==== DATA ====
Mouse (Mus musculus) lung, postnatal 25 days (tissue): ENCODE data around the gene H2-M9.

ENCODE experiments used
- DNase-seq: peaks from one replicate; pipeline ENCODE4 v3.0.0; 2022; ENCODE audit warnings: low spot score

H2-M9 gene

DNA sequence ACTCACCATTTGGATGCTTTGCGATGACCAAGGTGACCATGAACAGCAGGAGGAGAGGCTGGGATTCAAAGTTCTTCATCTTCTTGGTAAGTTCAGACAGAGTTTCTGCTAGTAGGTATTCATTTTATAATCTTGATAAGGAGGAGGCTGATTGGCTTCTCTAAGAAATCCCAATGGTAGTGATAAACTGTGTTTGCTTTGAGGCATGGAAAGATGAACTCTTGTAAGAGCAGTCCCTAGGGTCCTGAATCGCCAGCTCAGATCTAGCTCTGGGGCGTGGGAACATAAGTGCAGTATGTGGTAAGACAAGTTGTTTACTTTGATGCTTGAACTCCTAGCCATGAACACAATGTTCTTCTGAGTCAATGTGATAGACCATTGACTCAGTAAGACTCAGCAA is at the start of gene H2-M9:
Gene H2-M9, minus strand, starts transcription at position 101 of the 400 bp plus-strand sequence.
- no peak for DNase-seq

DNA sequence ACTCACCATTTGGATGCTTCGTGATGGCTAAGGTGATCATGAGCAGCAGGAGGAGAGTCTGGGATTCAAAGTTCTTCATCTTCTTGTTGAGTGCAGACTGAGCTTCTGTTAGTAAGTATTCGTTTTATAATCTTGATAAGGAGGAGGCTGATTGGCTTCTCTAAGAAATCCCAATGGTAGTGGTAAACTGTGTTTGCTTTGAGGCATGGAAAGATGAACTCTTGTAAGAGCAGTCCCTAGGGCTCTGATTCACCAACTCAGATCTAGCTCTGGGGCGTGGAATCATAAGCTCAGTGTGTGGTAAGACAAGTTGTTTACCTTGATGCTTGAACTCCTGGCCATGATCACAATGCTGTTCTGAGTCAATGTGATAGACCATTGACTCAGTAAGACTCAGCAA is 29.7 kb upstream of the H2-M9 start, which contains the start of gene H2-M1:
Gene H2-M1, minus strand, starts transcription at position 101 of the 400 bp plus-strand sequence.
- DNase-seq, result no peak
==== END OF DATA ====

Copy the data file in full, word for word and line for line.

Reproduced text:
Mouse (Mus musculus) lung, postnatal 25 days (tissue): ENCODE data around the gene H2-M9.

ENCODE experiments used
- DNase-seq: peaks from one replicate; pipeline ENCODE4 v3.0.0; 2022; ENCODE audit warnings: low spot score

H2-M9 gene

DNA sequence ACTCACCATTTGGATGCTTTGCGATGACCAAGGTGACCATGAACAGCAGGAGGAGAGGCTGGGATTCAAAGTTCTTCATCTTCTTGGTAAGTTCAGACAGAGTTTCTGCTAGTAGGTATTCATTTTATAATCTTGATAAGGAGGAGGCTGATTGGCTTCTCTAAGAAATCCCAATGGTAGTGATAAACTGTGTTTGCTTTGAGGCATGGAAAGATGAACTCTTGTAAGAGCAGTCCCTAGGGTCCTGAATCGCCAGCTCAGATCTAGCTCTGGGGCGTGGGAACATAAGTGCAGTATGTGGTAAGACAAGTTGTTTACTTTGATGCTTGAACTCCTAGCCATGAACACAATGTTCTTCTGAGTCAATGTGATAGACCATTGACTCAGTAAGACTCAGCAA is at the start of gene H2-M9:
Gene H2-M9, minus strand, starts transcription at position 101 of the 400 bp plus-strand sequence.
- no peak for DNase-seq

DNA sequence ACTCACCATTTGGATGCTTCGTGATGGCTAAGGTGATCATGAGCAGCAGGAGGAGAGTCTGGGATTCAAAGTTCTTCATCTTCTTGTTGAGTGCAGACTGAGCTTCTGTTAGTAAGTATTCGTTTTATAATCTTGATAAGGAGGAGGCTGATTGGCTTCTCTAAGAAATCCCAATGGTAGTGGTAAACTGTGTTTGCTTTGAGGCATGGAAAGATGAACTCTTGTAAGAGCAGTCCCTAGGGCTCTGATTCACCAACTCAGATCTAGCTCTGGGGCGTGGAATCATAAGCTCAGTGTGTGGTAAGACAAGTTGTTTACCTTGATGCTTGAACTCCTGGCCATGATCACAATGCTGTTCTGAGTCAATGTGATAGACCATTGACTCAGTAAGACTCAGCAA is 29.7 kb upstream of the H2-M9 start, which contains the start of gene H2-M1:
Gene H2-M1, minus strand, starts transcription at position 101 of the 400 bp plus-strand sequence.
- DNase-seq, result no peak